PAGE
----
Non-Binary Gender Identities: The Final Frontier Of Trans Visibility?

Trans Day Of Visibility is also being celebrated by those that identify as neither male nor female

(Illustration: Diana Quach)
Mar 31, 2016 at 5:27 PM ET

On the eighth annual Trans Day of Visibility, social media posts reveal an increased focus on not only those that identify as transgender, but people who fall along the gender spectrum–or outside of it entirely.

Many took to celebrating their recent change in pronoun use from he or she to the gender-neutral terms “they,” “ze,” or “xe,” in proclaiming their gender non-conforming, gender non-binary, bigender, agender, demi-, or gender-fluid identity.

In addition to the personal celebrations posted to Twitter and Instagram, writers identifying outside of the gender binary took the opportunity to discuss a largely overshadowed demographic—one which isn’t inherently contained within the umbrella term “transgender.” In an article for Esquire published Thursday, non-binary identifying beauty editor Sam Escobar writes of the tiresome (and inappropriate) questions this group frequently faces. The genitalia-centric line of questioning reveals just how little most people know about non-binary identities, bringing the need for visibility even more into focus.

While non-binary identities exist around the world, and gender non-binary individuals, like author Kate Bornstein, have been publicly out for decades, widespread recognition has been a slow climb. Though TIME Magazine argues that 2014 was the “transgender tipping point” with its cover story about Laverne Cox, the non-binary community remained largely underrepresented until gender neutral actor Ruby Rose (also of Orange Is The New Black) gained mainstream fame. But according to the Human Rights Campaign, 2015 was a year of unprecedented visibility in the media for transgender Americans.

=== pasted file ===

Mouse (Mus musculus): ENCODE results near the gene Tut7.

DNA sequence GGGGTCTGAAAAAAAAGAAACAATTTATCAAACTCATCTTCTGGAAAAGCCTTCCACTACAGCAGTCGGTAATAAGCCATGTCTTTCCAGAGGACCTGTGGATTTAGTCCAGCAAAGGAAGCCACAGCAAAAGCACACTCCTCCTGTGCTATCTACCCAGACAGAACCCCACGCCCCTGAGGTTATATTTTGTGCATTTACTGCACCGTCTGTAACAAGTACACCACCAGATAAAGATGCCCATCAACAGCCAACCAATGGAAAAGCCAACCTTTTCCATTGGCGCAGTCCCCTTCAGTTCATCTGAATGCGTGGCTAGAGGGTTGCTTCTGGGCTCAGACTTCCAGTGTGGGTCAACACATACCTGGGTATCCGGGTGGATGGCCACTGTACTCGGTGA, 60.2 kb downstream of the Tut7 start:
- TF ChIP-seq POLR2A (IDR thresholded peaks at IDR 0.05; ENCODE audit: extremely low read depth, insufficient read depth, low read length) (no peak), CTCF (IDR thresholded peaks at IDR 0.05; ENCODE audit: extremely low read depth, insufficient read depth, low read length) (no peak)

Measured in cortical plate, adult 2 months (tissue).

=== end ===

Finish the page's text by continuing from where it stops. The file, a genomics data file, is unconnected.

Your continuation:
More Portraits of Genderqueer Nation

Not only did Miley Cyrus come out as gender-fluid in July, a recent national survey revealed that 35 percent of respondents personally knew or work with a transgender person—over 1.5 times more than did last year.

As non-binary gender identities slowly come more into focus, so do the conversations surrounding them. Last week, the New York Times featured an article on the usage of the pronoun they in a gender-neutral singular form. The American Dialect Society named the singular “they” the word of the year for 2015, and Google Trends data reveal that gender-specific and gender-neutral pronouns reached peak interests levels last fall.

And if last year was the year of trans visibility, perhaps this is the year that those forsaking gender labels altogether come into the spotlight.